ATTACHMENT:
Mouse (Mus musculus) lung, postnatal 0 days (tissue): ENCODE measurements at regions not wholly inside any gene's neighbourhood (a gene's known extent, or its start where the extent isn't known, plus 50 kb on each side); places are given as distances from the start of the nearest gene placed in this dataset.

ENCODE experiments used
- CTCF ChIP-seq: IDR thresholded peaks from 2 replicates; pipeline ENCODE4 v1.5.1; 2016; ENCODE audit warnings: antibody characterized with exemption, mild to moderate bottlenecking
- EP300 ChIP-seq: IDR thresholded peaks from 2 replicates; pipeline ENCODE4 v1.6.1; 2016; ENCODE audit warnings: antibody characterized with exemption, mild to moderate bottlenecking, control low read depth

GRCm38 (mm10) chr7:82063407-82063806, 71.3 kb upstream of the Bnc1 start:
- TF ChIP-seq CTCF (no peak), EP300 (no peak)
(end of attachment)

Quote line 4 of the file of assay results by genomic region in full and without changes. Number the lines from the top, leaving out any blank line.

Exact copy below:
- EP300 ChIP-seq: IDR thresholded peaks from 2 replicates; pipeline ENCODE4 v1.6.1; 2016; ENCODE audit warnings: antibody characterized with exemption, mild to moderate bottlenecking, control low read depth